When I told someone about Peter Dreier’s new book, The 100 Greatest Americans of the 20th Century: A Social Justice Hall of Fame
, they asked why people wanting short summaries of these famous figures could not simply go to Wikipedia. A valid point – if one is merely seeking quick information about basic facts. But Wikipedia does not come close to matching the much deeper and nuanced biographical insights that Dreier provides in this book. A longtime progressive scholar and activist, Dreier captures the essence of what made these social justice heroes so valuable. He often does this by offering lesser-known facts – from playwright Arthur Miller’s refusal to attend a 1965 White House event with Lyndon Johnson in protest of the Vietnam War, to Lewis Hine ending up in poverty despite revolutionizing social justice photography, to Eleanor Roosevelt’s under-reported actions for racial justice – that greatly add to our appreciation of their legacies. And given the current climate of rising inequality and economic unfairness, Dreier’s inspiring histories of these courageous and idealistic visionaries could not have come at a better time.
Choosing the 100 greatest Americans for a fictional “Social Justice Hall of Fame” is no easy task. Few have the breadth of knowledge to include such less remembered heroes as former Cleveland Mayor Tom Johnson, women’s rights pioneer Alice Stokes Paul, civil and human rights activist Bayard Rusting and many others. It also takes strong writing skills to capture the essence of these historic figures in an average of only five pages.
Peter Dreier is steeped in the culture and history of the American left, and of the social movements that have propelled progressive change. He is also an activist who understands that non-left figures like FDR and Lyndon Johnson created space for progressive goals to be achieved. A frequent contributor to The Nation, Huffington Post and other online sites, Dreier knows how to engage readers without the digressions permissible in long biographies.
Some will debate Dreier’s Hall of Fame choices. I could quibble with some, and believe he included a disproportionate number of writers. But all 100 made important contributions to social justice in the United States. And Dreier includes enough kernels of wisdom and insights in each piece to leave readers marveling at the legacy the 100 have left.
The group of 100 includes the familiar names – Cesar Chavez, Martin Luther King, Jr., Helen Keller, Harvey Milk, Bob Dylan to name but a few – as well as those that may be new to many readers. Dreier has reclaimed the vital legacies of many social justice advocates excluded from most history books and little remembered today.
People like former Milwaukee Mayor Victor Berger (1860-1929). Berger’s Socialist Party ran the city, and was so focused on creating public services that they were called “sewer Socialists” (the Party built new sanitation and municipal water systems). Or public health pioneer Alice Hamilton (1869-1970), who led state campaigns to pass workers compensation laws and who laid groundwork for the passage in 1970 of the federal Occupational Safety and Health Act (OSHA).
Florence Kelly (1859-1932) led the effort to pass the first state law limiting work for women in factories to an eight hour day, and helped convince Louis Brandeis to take on what became the landmark Muller v Oregon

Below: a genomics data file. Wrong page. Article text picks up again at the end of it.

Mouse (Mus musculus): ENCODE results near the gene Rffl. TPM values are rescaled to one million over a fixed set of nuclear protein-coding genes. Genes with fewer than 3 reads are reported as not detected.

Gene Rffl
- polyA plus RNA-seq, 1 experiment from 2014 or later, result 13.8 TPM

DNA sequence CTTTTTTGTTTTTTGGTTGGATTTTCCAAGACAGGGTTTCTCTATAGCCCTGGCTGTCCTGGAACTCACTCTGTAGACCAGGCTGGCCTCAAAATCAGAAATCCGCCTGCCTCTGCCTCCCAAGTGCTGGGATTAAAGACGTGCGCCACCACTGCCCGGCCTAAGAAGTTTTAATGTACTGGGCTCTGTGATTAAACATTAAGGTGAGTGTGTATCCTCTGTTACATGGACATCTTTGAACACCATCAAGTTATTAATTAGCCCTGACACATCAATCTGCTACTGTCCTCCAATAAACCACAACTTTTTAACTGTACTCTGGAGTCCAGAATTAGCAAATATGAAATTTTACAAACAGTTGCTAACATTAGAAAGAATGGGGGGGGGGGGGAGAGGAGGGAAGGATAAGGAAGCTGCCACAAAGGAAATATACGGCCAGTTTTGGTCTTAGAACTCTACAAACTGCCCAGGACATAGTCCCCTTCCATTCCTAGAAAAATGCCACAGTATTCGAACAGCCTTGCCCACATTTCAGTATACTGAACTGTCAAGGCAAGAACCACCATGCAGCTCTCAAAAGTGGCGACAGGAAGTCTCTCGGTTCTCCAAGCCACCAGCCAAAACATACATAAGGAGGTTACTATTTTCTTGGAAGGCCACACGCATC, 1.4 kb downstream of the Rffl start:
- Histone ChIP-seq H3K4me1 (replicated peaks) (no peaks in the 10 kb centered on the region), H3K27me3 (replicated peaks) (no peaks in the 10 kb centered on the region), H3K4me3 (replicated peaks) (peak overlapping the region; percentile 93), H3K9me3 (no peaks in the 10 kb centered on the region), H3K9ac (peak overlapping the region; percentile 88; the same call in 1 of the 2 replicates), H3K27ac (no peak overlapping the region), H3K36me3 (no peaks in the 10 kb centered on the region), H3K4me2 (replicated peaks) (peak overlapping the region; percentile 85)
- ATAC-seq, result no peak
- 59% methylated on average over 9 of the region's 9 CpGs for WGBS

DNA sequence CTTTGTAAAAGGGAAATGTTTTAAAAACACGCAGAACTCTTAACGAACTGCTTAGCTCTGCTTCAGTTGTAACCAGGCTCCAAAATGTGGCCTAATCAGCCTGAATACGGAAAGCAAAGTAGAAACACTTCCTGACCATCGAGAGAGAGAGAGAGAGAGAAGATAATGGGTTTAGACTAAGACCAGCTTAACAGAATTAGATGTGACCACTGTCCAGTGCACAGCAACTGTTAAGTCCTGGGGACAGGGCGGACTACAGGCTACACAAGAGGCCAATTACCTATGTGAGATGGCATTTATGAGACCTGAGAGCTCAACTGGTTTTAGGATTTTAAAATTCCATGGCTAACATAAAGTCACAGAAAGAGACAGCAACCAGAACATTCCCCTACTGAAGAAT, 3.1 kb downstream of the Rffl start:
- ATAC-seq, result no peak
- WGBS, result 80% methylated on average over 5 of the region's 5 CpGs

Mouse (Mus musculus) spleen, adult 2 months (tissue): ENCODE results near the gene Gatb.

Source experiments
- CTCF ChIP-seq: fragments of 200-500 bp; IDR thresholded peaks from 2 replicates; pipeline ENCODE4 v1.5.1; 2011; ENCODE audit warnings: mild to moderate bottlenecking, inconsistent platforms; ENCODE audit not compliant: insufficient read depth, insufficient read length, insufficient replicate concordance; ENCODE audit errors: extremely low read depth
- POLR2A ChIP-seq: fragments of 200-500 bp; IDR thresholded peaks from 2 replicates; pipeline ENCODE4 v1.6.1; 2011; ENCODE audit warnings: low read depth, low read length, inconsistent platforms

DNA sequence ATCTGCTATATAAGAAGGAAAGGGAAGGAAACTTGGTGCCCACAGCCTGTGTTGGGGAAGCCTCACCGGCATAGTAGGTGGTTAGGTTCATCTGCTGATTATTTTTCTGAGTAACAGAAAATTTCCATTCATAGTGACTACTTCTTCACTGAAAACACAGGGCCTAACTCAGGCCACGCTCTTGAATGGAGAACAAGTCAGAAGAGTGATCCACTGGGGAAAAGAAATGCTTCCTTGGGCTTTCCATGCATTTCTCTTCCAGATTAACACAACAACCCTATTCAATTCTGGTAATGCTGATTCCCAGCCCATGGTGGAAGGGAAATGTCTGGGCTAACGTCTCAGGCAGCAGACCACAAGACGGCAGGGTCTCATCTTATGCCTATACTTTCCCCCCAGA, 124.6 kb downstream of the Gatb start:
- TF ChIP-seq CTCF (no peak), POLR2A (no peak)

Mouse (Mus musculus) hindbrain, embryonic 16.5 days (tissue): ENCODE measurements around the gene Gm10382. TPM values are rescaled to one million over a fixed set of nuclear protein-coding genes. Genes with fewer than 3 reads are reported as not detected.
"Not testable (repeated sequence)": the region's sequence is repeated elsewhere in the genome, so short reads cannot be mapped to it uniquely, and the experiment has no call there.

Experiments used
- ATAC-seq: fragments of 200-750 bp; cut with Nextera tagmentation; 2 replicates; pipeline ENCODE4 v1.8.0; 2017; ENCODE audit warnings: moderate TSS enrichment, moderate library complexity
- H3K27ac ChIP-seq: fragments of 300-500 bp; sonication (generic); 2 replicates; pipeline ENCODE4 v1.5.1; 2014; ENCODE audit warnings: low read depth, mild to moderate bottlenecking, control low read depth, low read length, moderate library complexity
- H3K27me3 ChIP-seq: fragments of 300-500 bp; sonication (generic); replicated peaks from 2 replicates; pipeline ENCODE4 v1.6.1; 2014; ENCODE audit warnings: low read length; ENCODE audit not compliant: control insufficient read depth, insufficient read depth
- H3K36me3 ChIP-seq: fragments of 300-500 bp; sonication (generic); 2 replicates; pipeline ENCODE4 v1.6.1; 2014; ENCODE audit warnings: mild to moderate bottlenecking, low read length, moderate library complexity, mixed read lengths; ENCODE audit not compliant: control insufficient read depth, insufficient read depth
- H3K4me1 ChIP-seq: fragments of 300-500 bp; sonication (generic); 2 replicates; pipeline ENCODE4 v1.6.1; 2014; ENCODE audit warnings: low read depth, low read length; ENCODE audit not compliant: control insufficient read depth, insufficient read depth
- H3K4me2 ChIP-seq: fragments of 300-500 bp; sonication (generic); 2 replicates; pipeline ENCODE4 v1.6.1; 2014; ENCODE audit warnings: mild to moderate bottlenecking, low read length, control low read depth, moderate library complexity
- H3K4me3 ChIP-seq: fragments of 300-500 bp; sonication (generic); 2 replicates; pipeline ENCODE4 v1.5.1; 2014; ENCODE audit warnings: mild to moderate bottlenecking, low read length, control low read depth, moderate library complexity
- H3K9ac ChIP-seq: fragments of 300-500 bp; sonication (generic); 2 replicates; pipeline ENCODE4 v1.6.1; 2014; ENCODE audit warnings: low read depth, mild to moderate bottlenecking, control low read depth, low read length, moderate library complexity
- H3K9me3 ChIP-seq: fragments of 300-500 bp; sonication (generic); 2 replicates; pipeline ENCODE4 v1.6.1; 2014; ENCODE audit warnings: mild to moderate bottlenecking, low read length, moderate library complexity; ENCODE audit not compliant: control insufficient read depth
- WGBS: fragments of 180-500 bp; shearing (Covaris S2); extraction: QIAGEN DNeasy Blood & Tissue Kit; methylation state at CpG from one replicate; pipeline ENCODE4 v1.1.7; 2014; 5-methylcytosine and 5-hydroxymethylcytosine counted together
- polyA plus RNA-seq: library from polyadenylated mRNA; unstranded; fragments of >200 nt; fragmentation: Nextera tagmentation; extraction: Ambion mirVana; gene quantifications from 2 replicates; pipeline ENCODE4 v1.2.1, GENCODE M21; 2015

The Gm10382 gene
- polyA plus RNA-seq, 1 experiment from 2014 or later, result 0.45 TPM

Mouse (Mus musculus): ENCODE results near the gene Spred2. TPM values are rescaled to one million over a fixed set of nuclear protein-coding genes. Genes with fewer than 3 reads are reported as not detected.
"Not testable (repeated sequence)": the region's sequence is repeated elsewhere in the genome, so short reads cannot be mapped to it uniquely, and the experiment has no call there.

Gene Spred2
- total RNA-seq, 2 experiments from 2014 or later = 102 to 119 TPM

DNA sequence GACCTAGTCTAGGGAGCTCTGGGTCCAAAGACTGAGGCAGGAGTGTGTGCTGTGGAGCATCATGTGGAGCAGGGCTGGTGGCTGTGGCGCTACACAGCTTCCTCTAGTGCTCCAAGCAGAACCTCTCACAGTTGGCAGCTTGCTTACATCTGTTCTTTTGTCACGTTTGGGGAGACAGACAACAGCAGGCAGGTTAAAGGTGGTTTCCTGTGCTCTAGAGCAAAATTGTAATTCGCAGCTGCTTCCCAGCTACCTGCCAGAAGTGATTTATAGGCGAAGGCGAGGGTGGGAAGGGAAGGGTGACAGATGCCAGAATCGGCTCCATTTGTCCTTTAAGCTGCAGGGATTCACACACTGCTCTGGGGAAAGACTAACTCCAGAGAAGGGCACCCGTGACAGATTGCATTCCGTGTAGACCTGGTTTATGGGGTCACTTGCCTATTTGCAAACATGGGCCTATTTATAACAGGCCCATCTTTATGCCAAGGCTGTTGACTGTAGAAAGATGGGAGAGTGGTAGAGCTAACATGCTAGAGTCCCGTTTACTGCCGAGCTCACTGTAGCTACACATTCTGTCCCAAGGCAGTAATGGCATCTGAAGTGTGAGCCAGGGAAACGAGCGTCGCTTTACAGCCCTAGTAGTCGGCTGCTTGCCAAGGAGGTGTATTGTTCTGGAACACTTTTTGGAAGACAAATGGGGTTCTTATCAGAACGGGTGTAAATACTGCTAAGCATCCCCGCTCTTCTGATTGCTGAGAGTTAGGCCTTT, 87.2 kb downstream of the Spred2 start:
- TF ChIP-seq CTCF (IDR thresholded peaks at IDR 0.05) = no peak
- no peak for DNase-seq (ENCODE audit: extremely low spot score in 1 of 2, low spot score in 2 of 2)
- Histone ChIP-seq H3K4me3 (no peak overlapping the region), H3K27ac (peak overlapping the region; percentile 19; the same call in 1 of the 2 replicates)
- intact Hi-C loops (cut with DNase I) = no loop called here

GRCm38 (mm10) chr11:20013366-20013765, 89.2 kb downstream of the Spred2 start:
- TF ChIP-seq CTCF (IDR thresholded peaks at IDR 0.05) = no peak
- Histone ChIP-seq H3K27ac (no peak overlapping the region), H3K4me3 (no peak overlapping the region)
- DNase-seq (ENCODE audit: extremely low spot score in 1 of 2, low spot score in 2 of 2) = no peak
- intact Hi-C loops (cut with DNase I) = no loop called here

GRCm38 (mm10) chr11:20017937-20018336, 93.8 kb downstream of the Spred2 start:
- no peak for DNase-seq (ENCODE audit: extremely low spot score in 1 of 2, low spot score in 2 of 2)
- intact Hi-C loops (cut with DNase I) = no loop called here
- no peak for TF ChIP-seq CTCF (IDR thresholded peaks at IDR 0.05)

Supreme Court ruling upholding Oregon’s law limiting women work hours. As with Hamilton and so many others in the book, Kelly combined activism in her field with a broad social justice agenda, opposing America’s imperialist wars in the early 1900’s and promoting women’s suffrage. One gets a good sense of how Dreier brings the 100 to life by citing a comment made by a friend of Kelly at her funeral – “everyone was brave from the moment she came into the room.”
Dreier’s profiles show that winning progressive change and social justice has always been hard. Many of his 100 struggled for decades before achieving their goals, and some died before seeing the fruits of their labor.
The United States has a culture of looking forward. We are a nation of immigrants who shed their past for a rosier future. But reading this book reminds us that it is vital for our social and economic justice heroes to be remembered. John Lewis, Fannie Lou Hamer, Bob Moses, and the many others who sacrificed money, personal relationships or put their lives on the line for social justice are role models. We need to know their stories. And we need to know the truth about their activism, rather than relying on short online summaries or depictions in fictionalized accounts.
I recently attended a play based on historic events in which a lawyer who risked his life spending years on a struggle for legal justice was portrayed as an arrogant buffoon. After expressing concern to the playwright about the depiction, he responded in a way that indicated he did not fully grasp the broader political context nor this man’s role in the struggle. Peter Dreier, in contrast, understands social justice movements, and the role activists have played. And he does not shy from his subject’s negative attributes – he describes his 100 as “heroes, not saints,” recognizing that those like Lyndon Johnson had tremendous downsides to go along with their contributions to social justice.
Activists need inspiration in these difficult times, and Peter Dreier’s new book provides it. Even those familiar with most of these 100 social justice greats will find themselves smiling and nodding in agreement as they read.
Randy Shaw is the Editor of Beyond Chron. He is the author of The Activist’s Handbook and Beyond the Fields: Cesar Chavez, the UFW and the Struggle for Justice in the 21st Century.